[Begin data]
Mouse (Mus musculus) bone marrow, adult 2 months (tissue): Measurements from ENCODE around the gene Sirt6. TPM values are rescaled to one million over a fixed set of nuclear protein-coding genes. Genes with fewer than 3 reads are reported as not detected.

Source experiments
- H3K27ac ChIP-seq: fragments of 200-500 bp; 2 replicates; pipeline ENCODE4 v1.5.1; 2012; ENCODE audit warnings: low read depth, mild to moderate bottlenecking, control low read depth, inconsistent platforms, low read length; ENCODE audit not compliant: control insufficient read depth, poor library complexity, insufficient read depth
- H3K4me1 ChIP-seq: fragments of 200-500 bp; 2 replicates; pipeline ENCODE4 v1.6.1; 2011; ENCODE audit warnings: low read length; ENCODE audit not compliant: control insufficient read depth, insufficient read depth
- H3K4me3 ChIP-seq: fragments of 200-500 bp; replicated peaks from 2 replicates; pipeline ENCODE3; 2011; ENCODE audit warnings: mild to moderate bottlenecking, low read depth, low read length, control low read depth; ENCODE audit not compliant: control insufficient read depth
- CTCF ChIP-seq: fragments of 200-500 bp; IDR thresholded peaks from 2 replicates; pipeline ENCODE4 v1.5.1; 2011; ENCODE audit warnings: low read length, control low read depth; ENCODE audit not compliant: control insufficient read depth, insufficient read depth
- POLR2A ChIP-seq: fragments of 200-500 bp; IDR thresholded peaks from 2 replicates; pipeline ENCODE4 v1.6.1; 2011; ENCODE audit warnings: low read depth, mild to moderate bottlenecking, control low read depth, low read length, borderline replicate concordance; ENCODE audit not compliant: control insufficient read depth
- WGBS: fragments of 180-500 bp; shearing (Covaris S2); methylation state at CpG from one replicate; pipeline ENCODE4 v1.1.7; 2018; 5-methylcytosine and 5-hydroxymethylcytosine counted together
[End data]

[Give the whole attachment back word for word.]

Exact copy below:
Mouse (Mus musculus) bone marrow, adult 2 months (tissue): Measurements from ENCODE around the gene Sirt6. TPM values are rescaled to one million over a fixed set of nuclear protein-coding genes. Genes with fewer than 3 reads are reported as not detected.

Source experiments
- H3K27ac ChIP-seq: fragments of 200-500 bp; 2 replicates; pipeline ENCODE4 v1.5.1; 2012; ENCODE audit warnings: low read depth, mild to moderate bottlenecking, control low read depth, inconsistent platforms, low read length; ENCODE audit not compliant: control insufficient read depth, poor library complexity, insufficient read depth
- H3K4me1 ChIP-seq: fragments of 200-500 bp; 2 replicates; pipeline ENCODE4 v1.6.1; 2011; ENCODE audit warnings: low read length; ENCODE audit not compliant: control insufficient read depth, insufficient read depth
- H3K4me3 ChIP-seq: fragments of 200-500 bp; replicated peaks from 2 replicates; pipeline ENCODE3; 2011; ENCODE audit warnings: mild to moderate bottlenecking, low read depth, low read length, control low read depth; ENCODE audit not compliant: control insufficient read depth
- CTCF ChIP-seq: fragments of 200-500 bp; IDR thresholded peaks from 2 replicates; pipeline ENCODE4 v1.5.1; 2011; ENCODE audit warnings: low read length, control low read depth; ENCODE audit not compliant: control insufficient read depth, insufficient read depth
- POLR2A ChIP-seq: fragments of 200-500 bp; IDR thresholded peaks from 2 replicates; pipeline ENCODE4 v1.6.1; 2011; ENCODE audit warnings: low read depth, mild to moderate bottlenecking, control low read depth, low read length, borderline replicate concordance; ENCODE audit not compliant: control insufficient read depth
- WGBS: fragments of 180-500 bp; shearing (Covaris S2); methylation state at CpG from one replicate; pipeline ENCODE4 v1.1.7; 2018; 5-methylcytosine and 5-hydroxymethylcytosine counted together